WATERVILLE, ME—Colby College announced that it has become the new steward of two historic islands off the coast of Maine where renowned American artist Andrew Wyeth painted some of his greatest works—inspired and influenced by the landscape and architecture that were curated by his wife, Betsy Wyeth.
Colby has taken ownership of Allen Island and Benner Island from the Up East Foundation and the Wyeth Foundation for American Art as part of an important initiative to preserve these extraordinary areas and continue to utilize them as centers for learning, research, and creative inspiration. Allen and Benner will allow the College to establish a dynamic island campus and provide Colby with a significant presence on the coast of Maine for a wide range of academic programs and activities, including critical research related to climate change.
Allen and Benner are adjacent private islands five miles south of Port Clyde in the Gulf of Maine. Betsy Wyeth purchased Allen Island in 1979, and in 1990 acquired Benner. There, she established a model for conservation and the preservation of Maine’s working waterfront and created an extraordinary built and natural environment.
Over the last five years, Colby College has partnered with the Up East Foundation to develop projects and programs on Allen that complement Colby’s academic program and have involved important discoveries, especially in the sciences. The successful partnership resulted in the opportunity for Colby to steward both Allen and Benner islands into the future. Colby will now be able to significantly expand its work there in a wide range of disciplines that will provide exceptional experiences for its students. This distinctive interdisciplinary focus will continue to involve the social sciences, humanities, interdisciplinary studies, and natural sciences—from sculpture and cinema to bird research and long-term climate monitoring.
“These islands, which have been stewarded with deep respect for the land and the lives of those who have inhabited them over time, will now become laboratories for important research and places of quiet reflection and artistic creation,” said Colby President David A. Greene. “Colby College will carry Betsy Wyeth’s vision forward through our commitment to the community, to the islands being centers of discovery, and to conserving a natural environment that is truly inspirational. We are humbled by the opportunity to create the next chapter in the incredible story of Allen and Benner islands.”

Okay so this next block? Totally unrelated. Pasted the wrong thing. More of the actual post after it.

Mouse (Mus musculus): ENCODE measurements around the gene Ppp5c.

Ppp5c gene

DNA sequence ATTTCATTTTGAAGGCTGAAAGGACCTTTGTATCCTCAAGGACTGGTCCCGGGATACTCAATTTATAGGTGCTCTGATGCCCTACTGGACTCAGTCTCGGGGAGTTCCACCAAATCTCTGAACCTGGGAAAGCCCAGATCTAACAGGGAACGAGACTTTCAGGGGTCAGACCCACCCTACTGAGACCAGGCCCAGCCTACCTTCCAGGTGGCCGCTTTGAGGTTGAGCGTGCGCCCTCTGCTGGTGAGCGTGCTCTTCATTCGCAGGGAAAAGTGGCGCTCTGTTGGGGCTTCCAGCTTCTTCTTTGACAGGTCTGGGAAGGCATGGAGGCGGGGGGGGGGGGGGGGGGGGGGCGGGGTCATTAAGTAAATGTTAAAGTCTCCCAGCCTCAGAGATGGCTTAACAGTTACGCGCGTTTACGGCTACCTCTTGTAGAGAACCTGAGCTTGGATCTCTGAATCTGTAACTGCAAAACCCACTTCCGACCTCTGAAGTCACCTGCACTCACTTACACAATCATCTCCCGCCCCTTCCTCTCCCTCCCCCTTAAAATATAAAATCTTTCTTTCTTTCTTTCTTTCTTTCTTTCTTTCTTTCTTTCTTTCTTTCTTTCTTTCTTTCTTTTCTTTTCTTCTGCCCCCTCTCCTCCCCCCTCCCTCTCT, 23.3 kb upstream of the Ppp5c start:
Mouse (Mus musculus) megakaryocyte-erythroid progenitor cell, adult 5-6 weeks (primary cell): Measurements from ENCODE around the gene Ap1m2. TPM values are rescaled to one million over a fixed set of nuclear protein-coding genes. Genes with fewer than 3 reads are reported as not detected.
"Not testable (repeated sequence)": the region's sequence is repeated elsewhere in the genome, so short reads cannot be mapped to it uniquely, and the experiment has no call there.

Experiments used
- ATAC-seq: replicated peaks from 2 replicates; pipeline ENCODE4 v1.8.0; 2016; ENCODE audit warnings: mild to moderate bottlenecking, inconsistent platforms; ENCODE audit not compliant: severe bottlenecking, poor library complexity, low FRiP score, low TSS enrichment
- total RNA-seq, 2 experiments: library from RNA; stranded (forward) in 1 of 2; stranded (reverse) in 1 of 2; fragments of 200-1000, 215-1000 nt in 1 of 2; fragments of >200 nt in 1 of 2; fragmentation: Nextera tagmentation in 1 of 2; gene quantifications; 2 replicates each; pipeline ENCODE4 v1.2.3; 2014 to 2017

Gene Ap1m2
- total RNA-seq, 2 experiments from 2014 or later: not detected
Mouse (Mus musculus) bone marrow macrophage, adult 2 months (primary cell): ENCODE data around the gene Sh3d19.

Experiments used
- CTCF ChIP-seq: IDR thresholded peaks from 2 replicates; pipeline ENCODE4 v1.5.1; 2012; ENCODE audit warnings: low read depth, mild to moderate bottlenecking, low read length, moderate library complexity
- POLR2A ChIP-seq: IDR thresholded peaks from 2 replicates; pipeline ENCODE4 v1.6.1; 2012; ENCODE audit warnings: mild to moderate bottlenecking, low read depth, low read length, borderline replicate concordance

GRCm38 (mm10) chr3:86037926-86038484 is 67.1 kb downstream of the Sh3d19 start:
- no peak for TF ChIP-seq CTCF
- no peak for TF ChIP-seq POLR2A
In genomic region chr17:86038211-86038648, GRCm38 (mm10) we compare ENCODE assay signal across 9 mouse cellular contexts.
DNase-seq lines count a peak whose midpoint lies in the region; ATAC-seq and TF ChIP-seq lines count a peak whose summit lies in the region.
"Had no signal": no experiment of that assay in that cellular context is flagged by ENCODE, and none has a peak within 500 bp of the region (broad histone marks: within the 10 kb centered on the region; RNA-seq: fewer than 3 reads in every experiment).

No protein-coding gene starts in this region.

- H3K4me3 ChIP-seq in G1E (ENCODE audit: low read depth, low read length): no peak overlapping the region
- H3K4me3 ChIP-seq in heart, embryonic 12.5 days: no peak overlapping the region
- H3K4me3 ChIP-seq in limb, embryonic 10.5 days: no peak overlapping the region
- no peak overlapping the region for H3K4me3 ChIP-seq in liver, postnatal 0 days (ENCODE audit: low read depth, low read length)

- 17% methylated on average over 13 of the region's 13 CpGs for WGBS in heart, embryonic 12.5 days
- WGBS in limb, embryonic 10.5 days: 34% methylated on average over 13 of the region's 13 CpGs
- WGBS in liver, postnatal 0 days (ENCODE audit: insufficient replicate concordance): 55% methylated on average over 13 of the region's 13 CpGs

While the sciences have and will continue to play an important role on the islands, Allen and Benner will also contribute to and be available for a wide range of programs and activities—from Colby’s outdoor orientation trips to leadership trainings and retreats.
“Allen and Benner islands are such an integral part of my family, our history, and our art,” said Jamie Wyeth. “My grandfather NC Wyeth produced many important works on and around this island archipelago. Of course, my father, Andrew, not only painted on the islands, but he lived on them every summer. Finally, my mother, Betsy, deeply loved and left an indelible mark on these unique islands through her great vision to protect and conserve them and the surrounding community. I am convinced that Colby College is the perfect steward to carry on and maintain my family’s legacy on the islands into the future.”
Island History and Betsy Wyeth’s Vision
Allen Island has an important cultural legacy that includes being used by the Abenaki, the Native American community that resided in the region. It was the initial stop that British explorer George Weymouth made in 1605 as part of his expedition to the area now known as Maine, and it was also the site of the first Anglican service in North America.
Allen Island grew into a thriving fishing community that supported a school, but like many year-round islands off the Maine coast, the population declined until only a handful of lobstermen and their families resided there.